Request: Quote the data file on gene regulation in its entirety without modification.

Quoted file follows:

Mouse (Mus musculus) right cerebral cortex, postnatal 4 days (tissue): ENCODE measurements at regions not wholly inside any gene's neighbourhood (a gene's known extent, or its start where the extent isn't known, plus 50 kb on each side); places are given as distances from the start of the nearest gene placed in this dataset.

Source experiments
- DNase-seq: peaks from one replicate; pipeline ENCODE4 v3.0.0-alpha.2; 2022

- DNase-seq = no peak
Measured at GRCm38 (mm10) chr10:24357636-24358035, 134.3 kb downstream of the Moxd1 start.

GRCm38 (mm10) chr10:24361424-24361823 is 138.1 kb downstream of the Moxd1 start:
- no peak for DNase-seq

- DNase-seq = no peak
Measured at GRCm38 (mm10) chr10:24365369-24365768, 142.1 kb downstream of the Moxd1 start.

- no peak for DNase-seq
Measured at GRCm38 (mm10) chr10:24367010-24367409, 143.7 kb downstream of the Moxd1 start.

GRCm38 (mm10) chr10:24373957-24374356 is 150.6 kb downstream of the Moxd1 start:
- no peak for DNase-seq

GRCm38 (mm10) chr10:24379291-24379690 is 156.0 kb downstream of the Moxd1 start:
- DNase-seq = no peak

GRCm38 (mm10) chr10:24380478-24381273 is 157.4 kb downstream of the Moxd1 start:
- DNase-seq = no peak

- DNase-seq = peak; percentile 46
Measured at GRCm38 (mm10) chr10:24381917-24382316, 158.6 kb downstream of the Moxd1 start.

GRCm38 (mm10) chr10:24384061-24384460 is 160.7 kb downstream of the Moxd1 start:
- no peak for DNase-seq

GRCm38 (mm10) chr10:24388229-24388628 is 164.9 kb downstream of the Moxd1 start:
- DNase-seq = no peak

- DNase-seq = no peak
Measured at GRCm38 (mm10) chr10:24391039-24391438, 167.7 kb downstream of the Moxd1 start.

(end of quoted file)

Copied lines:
Mouse (Mus musculus) right cerebral cortex, postnatal 4 days (tissue): ENCODE measurements at regions not wholly inside any gene's neighbourhood (a gene's known extent, or its start where the extent isn't known, plus 50 kb on each side); places are given as distances from the start of the nearest gene placed in this dataset.

Source experiments
- DNase-seq: peaks from one replicate; pipeline ENCODE4 v3.0.0-alpha.2; 2022

- DNase-seq = no peak
Measured at GRCm38 (mm10) chr10:24357636-24358035, 134.3 kb downstream of the Moxd1 start.

GRCm38 (mm10) chr10:24361424-24361823 is 138.1 kb downstream of the Moxd1 start:
- no peak for DNase-seq

- DNase-seq = no peak
Measured at GRCm38 (mm10) chr10:24365369-24365768, 142.1 kb downstream of the Moxd1 start.

- no peak for DNase-seq
Measured at GRCm38 (mm10) chr10:24367010-24367409, 143.7 kb downstream of the Moxd1 start.

GRCm38 (mm10) chr10:24373957-24374356 is 150.6 kb downstream of the Moxd1 start:
- no peak for DNase-seq

GRCm38 (mm10) chr10:24379291-24379690 is 156.0 kb downstream of the Moxd1 start:
- DNase-seq = no peak

GRCm38 (mm10) chr10:24380478-24381273 is 157.4 kb downstream of the Moxd1 start:
- DNase-seq = no peak

- DNase-seq = peak; percentile 46
Measured at GRCm38 (mm10) chr10:24381917-24382316, 158.6 kb downstream of the Moxd1 start.

GRCm38 (mm10) chr10:24384061-24384460 is 160.7 kb downstream of the Moxd1 start:
- no peak for DNase-seq

GRCm38 (mm10) chr10:24388229-24388628 is 164.9 kb downstream of the Moxd1 start:
- DNase-seq = no peak

- DNase-seq = no peak
Measured at GRCm38 (mm10) chr10:24391039-24391438, 167.7 kb downstream of the Moxd1 start.